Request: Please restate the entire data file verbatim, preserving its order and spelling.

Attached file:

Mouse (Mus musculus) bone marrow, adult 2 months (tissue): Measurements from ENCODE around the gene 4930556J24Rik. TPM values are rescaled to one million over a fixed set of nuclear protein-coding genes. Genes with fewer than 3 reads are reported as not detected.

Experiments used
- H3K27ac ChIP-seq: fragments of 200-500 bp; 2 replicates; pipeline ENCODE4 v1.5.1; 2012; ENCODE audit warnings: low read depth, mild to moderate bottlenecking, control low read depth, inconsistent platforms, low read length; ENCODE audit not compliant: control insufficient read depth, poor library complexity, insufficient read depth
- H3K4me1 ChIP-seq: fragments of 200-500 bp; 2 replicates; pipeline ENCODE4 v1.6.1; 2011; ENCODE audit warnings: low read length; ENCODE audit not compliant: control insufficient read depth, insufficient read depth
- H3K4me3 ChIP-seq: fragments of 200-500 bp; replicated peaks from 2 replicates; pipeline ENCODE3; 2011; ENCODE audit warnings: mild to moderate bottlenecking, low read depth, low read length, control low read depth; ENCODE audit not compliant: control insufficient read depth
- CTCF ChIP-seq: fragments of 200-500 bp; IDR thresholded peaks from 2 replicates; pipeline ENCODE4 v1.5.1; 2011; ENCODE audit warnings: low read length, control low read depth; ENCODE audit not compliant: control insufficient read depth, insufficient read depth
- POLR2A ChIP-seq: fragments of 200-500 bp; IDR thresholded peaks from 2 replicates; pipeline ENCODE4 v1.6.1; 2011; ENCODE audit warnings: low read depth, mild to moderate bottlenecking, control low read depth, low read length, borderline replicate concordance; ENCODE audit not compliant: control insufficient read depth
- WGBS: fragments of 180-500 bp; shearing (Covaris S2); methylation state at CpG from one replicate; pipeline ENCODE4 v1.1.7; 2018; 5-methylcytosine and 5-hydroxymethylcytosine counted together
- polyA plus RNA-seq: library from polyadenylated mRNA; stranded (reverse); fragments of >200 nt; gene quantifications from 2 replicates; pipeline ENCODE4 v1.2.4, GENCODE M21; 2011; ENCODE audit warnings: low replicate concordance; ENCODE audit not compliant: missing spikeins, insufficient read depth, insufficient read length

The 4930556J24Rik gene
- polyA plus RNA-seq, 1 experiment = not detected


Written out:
Mouse (Mus musculus) bone marrow, adult 2 months (tissue): Measurements from ENCODE around the gene 4930556J24Rik. TPM values are rescaled to one million over a fixed set of nuclear protein-coding genes. Genes with fewer than 3 reads are reported as not detected.

Experiments used
- H3K27ac ChIP-seq: fragments of 200-500 bp; 2 replicates; pipeline ENCODE4 v1.5.1; 2012; ENCODE audit warnings: low read depth, mild to moderate bottlenecking, control low read depth, inconsistent platforms, low read length; ENCODE audit not compliant: control insufficient read depth, poor library complexity, insufficient read depth
- H3K4me1 ChIP-seq: fragments of 200-500 bp; 2 replicates; pipeline ENCODE4 v1.6.1; 2011; ENCODE audit warnings: low read length; ENCODE audit not compliant: control insufficient read depth, insufficient read depth
- H3K4me3 ChIP-seq: fragments of 200-500 bp; replicated peaks from 2 replicates; pipeline ENCODE3; 2011; ENCODE audit warnings: mild to moderate bottlenecking, low read depth, low read length, control low read depth; ENCODE audit not compliant: control insufficient read depth
- CTCF ChIP-seq: fragments of 200-500 bp; IDR thresholded peaks from 2 replicates; pipeline ENCODE4 v1.5.1; 2011; ENCODE audit warnings: low read length, control low read depth; ENCODE audit not compliant: control insufficient read depth, insufficient read depth
- POLR2A ChIP-seq: fragments of 200-500 bp; IDR thresholded peaks from 2 replicates; pipeline ENCODE4 v1.6.1; 2011; ENCODE audit warnings: low read depth, mild to moderate bottlenecking, control low read depth, low read length, borderline replicate concordance; ENCODE audit not compliant: control insufficient read depth
- WGBS: fragments of 180-500 bp; shearing (Covaris S2); methylation state at CpG from one replicate; pipeline ENCODE4 v1.1.7; 2018; 5-methylcytosine and 5-hydroxymethylcytosine counted together
- polyA plus RNA-seq: library from polyadenylated mRNA; stranded (reverse); fragments of >200 nt; gene quantifications from 2 replicates; pipeline ENCODE4 v1.2.4, GENCODE M21; 2011; ENCODE audit warnings: low replicate concordance; ENCODE audit not compliant: missing spikeins, insufficient read depth, insufficient read length

The 4930556J24Rik gene
- polyA plus RNA-seq, 1 experiment = not detected